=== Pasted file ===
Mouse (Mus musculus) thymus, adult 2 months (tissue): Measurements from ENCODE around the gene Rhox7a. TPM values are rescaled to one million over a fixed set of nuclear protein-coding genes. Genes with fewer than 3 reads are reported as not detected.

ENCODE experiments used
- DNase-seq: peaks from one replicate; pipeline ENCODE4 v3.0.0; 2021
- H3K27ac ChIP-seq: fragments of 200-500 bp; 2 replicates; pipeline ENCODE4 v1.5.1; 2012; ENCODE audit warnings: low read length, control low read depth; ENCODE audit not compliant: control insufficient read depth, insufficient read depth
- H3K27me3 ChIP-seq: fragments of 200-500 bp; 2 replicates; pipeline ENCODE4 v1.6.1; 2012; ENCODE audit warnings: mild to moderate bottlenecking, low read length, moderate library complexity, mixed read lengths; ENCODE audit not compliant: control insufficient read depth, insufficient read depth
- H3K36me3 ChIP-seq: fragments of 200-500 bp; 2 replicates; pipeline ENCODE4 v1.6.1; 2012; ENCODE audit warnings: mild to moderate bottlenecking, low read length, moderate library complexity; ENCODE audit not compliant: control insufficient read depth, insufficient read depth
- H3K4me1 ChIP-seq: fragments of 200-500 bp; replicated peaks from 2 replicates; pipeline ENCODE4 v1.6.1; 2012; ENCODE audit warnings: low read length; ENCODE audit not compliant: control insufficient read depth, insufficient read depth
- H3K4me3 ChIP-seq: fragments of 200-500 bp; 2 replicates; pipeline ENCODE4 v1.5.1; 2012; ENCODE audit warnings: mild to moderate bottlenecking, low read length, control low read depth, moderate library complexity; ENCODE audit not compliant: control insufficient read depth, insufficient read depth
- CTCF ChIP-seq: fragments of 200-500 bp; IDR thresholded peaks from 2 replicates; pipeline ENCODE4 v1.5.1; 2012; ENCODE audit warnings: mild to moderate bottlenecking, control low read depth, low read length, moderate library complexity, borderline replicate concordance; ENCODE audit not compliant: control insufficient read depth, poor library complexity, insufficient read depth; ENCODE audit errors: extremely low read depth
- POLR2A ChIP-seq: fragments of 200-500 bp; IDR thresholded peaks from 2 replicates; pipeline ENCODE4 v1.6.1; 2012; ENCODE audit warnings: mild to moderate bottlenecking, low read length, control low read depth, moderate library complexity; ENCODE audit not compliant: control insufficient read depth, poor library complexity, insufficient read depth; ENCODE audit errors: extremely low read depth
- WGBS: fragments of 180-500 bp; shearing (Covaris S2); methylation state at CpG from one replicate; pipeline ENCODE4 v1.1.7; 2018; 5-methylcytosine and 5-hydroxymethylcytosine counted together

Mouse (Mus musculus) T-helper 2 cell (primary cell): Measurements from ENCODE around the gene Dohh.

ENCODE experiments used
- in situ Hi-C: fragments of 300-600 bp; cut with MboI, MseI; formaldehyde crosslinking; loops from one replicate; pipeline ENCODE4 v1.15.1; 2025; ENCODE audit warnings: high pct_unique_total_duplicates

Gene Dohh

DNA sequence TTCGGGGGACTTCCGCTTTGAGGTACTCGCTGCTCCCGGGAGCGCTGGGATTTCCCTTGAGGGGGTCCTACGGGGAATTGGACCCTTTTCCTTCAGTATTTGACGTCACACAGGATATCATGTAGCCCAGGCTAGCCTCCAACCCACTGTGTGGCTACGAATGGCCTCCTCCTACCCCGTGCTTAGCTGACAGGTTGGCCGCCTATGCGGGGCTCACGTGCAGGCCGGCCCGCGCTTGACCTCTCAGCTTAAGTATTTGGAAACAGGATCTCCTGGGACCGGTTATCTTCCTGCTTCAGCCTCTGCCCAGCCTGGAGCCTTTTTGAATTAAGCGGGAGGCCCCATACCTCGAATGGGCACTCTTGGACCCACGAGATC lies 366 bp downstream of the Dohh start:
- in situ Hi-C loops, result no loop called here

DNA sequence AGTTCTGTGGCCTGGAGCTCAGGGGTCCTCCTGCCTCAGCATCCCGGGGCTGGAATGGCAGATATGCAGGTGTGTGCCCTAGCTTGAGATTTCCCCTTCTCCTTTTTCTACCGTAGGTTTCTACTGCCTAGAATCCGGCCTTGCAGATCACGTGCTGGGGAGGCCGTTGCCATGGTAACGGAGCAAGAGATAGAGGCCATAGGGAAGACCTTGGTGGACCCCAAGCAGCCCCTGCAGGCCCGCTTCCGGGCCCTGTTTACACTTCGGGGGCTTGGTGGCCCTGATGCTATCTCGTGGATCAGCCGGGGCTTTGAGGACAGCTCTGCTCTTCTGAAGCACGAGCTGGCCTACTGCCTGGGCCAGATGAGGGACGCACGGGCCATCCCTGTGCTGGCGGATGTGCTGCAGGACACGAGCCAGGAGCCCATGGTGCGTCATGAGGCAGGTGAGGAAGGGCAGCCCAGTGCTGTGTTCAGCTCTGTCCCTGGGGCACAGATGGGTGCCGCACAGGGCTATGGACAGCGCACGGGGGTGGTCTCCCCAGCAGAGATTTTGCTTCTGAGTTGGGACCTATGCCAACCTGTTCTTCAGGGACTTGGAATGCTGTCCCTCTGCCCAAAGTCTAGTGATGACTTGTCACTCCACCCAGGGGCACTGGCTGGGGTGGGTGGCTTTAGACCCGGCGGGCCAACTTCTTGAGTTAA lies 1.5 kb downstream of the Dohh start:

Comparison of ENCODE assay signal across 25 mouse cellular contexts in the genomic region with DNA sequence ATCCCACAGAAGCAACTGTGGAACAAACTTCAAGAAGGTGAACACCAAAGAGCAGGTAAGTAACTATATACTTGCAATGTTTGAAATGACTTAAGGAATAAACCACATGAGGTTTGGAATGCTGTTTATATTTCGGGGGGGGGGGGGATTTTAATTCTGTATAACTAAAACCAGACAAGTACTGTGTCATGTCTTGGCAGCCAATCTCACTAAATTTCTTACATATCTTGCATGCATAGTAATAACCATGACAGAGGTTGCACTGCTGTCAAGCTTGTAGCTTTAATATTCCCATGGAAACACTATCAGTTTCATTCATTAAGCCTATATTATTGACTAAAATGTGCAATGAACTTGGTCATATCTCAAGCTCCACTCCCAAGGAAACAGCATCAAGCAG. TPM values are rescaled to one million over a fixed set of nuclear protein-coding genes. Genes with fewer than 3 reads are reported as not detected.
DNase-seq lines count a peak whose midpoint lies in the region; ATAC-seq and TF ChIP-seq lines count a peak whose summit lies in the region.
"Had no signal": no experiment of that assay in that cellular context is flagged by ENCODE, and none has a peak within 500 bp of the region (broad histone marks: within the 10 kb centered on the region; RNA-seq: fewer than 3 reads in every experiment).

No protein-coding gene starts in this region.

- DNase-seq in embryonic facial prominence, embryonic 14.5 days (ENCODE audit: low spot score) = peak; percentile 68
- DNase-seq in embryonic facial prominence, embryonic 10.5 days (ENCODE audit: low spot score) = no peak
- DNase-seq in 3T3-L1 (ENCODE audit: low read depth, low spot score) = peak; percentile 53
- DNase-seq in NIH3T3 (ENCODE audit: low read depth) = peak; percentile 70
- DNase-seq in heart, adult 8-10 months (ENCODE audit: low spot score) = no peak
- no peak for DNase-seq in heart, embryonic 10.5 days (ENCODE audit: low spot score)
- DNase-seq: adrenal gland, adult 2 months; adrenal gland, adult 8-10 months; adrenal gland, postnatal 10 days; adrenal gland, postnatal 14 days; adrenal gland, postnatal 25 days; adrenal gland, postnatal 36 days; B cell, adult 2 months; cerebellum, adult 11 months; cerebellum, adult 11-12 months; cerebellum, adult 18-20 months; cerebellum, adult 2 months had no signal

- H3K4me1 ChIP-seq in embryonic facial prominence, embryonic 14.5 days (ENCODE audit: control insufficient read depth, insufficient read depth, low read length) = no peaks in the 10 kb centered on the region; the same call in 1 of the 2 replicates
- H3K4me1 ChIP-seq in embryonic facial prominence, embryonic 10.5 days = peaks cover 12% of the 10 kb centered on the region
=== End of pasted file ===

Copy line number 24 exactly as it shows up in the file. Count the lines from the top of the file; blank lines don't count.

- DNase-seq in embryonic facial prominence, embryonic 10.5 days (ENCODE audit: low spot score) = no peak